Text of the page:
We don’t turn the heat on until November 1, not on purpose anyway. Sometimes in the wee hours of the morning in early fall, the temperature inside our 216-year-old Federal-style house with its drafty, historic windows does sink below the 48-degree thermostat setting. Then we hear the tick, tick, ticking of the natural gas-fired baseboard system lazily waking from its warm weather hibernation.

For my husband, the no-heat-until-November situation is mandated by his frugal pride and driven by his love of the phrase “Put on a sweater!” I used to complain, sometime loudly, and maybe even nudge the dial up a bit when he wasn’t home. But my mid-fifties hot-flashing self now relishes the chance to cool off quickly.

That said, I have also adopted a repertoire of cold weather culinary tricks that both yield consistent recipe results and counter the chill in the kitchen. I’m sharing a baker’s dozen here should you also find yourself working in a cold kitchen.

Give your stove a good cleaning in October. Remove the stovetop grates and burner covers and use hot, soapy water and elbow grease on those. Use the cracks and crevices attachment on your vacuum cleaner to suck all the crumbs from around the heating element. Clean the oven and test the temperature for consistency, as some ovens can be off by as much as 50 degrees.

Understand that “room temperature” ingredients as listed in most recipes means they should be about 70 degrees. For consistent results, test pantry items with an instant-read thermometer to see how they measure up against that assumption.

A warmed, inverted pint glass softens a stick of butter for baking while a bowl of cold eggs come to room temperature. Ben McCanna/Staff Photographer

Back away from the microwave when dealing with rock-hard sticks of cold butter. Place them instead under an inverted pint glass that was warmed with boiling water. After about two minutes under the glass, the butter will spread easily on your toast or be ready to cream with sugar for a cake. In colder climes, the creaming process will take longer than indicated in the recipe. So ignore estimated timetables and stick to the visual cues.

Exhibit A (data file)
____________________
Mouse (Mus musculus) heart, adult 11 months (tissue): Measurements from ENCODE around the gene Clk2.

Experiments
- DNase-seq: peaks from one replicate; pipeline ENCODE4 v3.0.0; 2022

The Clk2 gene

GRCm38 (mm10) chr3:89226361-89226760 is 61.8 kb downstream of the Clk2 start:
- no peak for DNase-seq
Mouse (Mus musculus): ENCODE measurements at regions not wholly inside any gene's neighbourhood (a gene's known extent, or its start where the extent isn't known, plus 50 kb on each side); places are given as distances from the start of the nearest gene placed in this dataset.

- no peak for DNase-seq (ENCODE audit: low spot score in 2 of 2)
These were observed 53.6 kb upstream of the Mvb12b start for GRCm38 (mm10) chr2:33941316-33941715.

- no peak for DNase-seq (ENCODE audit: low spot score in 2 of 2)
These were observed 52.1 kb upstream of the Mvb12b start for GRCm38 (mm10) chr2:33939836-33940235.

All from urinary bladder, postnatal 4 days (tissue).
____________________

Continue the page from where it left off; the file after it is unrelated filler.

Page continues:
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If you also need room temperature eggs for the recipe in play (warmer eggs are more viscous and therefore mix in better than cold ones), warm them in a bowl of warm water, about 110 degrees, for three minutes or so.

Flour stored in the pantry is also likely to be chilly. When making bread, the simplest way to adjust for that is to adjust the temperature of the liquid the recipe calls for. If your flour is cold, warm the water (or other liquid) to about 95 degrees. The warmer dough will ferment actively from the beginning of the process. If you’re making pie, be aware that pie dough can feel stiff, crumbly and dry in winter months. For a flaky crust, you still want very cold butter and ice water, but warming the flour to a tepid 70 degrees before combining it with cold butter fixes the crumbly problem.